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Nvidia tantalizes with 4 cores at 1.5 GHz each for next year’s Tablets

The key to ARM based processors delivering the clout that say an Intel chip can, in terms of processing power, is to offer more than one core on a chi


Published: 27 January, 2011


The key to ARM based processors delivering the clout that say an Intel chip can, in terms of processing power, is to offer more than one core on a chip, and increasingly ARM players are able to harness two cores and now Nvidia is hell bent on getting to four first.

It is these chips which are already finding their way into high end smartphones and driving Tablet development and with one or two recent design wins for Tegra, in the Motorola Xoom tablet and LG Optimus 2X handset, among others and Nvidia doesn’t want its progress to slip.

Larger companies like Texas Instruments and Qualcomm, as well as the agile Marvell, are already snapping at its heels with multicore ARM devices. So Nvidia is already talking about its quad-core Tegra 3 for 2012 devices.

Sure it has a roadmap for a 3D version of Tegra 2, but right now all the attention is on the Tegra 3, which will come in two or four core variants, and it is also promising an ultra-low power mode for battery sensitive gadgets like phones. The higher powered, tablet implementation will run at clock speeds of up to 1.5GHz and will support very high resolution screens (1920 x 1200, a bit higher than 1080p HD video), as well as Blu-ray video. The latter suggests Tegra 3 will be targeted at notebooks and home media players as well as mobile products and should deliver close to 6 GHz of collective power across all four cores.

The phone version of Tegra 3, according to a roadmap leaked to Engadget, will support displays up to 1366 x 768 pixels in resolution.

Nvidia is aiming to get many of the early headlines in mobile multicore, but other, more established wireless players will soon be biting at its heels, and those of the other quad-core early mover, Marvell. Indeed, there were grumblings about Marvell recently when it emerged that RIM had turned against it for the upcoming PlayBook tablet, choosing TI's OMAP 4430 processor instead. Researchers at CCS Insight said this was a significant blow" to RIM's main supplier, Marvell. The 4430 has two ARM Cortex-A9 cores and runs at 1GHz.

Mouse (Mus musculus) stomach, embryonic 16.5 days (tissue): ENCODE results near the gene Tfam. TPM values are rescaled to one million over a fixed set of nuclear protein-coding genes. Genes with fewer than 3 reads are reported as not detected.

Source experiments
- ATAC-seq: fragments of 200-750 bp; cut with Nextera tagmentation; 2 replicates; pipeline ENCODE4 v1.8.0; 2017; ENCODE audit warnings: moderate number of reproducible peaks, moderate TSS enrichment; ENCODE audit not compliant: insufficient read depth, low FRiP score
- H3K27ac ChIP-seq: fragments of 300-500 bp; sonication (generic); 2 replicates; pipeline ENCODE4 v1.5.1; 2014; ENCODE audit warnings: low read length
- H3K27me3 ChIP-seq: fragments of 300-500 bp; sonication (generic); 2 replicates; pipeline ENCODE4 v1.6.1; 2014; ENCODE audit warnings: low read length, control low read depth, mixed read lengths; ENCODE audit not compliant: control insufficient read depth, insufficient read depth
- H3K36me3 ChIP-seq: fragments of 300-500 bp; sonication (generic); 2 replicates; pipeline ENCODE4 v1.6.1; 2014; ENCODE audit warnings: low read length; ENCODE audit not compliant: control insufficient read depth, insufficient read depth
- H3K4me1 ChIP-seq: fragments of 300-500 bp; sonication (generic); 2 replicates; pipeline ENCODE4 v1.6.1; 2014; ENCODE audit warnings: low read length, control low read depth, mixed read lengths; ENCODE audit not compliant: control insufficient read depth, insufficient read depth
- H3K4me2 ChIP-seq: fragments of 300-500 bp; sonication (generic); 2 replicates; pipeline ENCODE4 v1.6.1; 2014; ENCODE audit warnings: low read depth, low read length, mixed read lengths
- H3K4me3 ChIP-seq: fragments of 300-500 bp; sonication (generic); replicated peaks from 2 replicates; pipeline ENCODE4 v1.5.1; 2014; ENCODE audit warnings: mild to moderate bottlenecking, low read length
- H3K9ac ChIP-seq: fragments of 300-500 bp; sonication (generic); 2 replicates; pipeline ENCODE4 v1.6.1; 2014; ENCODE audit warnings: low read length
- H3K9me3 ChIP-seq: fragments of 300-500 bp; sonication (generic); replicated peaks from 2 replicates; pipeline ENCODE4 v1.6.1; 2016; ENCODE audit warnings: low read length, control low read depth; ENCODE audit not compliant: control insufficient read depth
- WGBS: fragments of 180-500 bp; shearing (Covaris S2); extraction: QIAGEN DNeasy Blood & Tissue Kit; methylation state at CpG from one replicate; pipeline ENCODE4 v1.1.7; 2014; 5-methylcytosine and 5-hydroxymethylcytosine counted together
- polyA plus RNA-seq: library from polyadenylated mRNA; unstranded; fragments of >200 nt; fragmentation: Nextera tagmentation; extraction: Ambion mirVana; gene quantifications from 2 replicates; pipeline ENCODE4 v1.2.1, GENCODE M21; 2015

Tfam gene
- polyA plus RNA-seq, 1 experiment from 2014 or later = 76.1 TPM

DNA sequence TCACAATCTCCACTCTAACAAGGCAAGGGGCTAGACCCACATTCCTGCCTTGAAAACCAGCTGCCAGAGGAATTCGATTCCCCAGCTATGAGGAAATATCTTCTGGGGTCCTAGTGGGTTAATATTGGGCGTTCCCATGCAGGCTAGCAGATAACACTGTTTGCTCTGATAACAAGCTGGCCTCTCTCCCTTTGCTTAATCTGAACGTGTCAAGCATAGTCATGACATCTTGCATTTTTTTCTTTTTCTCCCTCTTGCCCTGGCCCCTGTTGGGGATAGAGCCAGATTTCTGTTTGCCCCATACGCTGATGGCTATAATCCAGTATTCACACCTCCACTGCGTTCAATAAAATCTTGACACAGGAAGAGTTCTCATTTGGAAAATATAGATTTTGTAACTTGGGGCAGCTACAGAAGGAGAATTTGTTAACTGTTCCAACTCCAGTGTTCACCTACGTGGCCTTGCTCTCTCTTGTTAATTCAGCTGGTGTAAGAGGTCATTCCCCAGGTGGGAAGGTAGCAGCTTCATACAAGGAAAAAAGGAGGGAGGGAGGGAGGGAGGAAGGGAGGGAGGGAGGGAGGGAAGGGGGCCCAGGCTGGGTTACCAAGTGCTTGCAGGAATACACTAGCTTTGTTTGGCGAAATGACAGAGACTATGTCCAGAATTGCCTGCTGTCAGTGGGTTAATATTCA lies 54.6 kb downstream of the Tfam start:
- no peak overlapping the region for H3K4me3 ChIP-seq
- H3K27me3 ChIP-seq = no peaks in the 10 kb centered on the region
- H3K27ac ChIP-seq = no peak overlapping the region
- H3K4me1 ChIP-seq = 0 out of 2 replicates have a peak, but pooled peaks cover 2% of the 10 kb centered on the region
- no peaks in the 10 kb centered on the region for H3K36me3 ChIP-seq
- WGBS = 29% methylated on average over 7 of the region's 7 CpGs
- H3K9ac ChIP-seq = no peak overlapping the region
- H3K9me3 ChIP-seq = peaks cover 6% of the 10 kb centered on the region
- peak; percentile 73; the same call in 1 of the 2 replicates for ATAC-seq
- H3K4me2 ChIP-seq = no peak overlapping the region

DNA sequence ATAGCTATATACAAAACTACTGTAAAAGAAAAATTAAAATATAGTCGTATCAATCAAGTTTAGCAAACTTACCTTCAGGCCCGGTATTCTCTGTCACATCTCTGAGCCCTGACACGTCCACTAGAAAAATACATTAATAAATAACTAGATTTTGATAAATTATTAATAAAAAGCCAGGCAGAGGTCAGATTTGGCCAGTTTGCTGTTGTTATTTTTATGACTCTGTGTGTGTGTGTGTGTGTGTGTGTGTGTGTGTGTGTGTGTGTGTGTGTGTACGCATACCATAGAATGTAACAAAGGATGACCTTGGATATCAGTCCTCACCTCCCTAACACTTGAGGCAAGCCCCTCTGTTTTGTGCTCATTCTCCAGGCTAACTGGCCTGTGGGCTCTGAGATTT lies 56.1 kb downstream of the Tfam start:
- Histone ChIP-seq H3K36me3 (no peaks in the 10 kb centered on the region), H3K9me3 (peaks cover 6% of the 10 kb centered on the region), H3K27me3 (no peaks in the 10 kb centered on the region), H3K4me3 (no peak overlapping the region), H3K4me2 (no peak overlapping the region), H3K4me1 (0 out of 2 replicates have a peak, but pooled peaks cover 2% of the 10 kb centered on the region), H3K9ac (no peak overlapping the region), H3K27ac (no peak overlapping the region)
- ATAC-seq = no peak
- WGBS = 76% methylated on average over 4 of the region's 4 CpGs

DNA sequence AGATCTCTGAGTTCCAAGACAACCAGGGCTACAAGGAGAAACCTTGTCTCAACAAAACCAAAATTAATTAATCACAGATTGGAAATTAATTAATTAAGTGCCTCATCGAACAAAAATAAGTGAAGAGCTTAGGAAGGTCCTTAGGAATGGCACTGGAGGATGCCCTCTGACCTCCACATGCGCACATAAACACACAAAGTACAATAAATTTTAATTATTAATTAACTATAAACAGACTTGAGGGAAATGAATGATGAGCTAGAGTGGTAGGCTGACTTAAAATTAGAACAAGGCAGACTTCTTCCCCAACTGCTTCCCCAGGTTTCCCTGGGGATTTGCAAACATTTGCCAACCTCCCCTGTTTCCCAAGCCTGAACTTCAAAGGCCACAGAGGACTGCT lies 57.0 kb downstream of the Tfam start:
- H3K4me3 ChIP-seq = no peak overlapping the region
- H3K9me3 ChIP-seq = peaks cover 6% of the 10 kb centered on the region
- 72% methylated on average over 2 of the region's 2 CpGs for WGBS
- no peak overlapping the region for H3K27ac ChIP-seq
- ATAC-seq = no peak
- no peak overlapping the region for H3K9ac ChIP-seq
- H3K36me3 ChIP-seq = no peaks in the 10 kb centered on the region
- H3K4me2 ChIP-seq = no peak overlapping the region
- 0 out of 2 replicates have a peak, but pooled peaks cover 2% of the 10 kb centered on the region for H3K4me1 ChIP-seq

TI has its own concerns though, and on its earnings call this week admitted to being under pressure from Nvidia in the new tablets space, because Tegra had got to dual-core first. Ron Slaymaker, VP of investor relations, told analysts: “Nvidia, to their credit, was the first out with a dual-core applications processor. I believe they had a couple of months, maybe a quarter lead on our OMAP4 product …. They were the first player out so there is a natural alignment there.”

Meanwhile, analysts at Strategy Analytics believe Samsung will led the multicore market this year with its Hummingbird range, which has the advantage of being heavily used by the Korean giant's own handset unit. The firm thinks 45% of smartphones will boast multicore processors by 2015 with eight key vendors battling for those slots - Samsung, Nvidia, Qualcomm, ST-Ericsson, TI, Marvell, Renesas and Broadcom. Qualcomm and STE will offer these designs with integrated basebands, but most first wave multicore app processors will be standalone.

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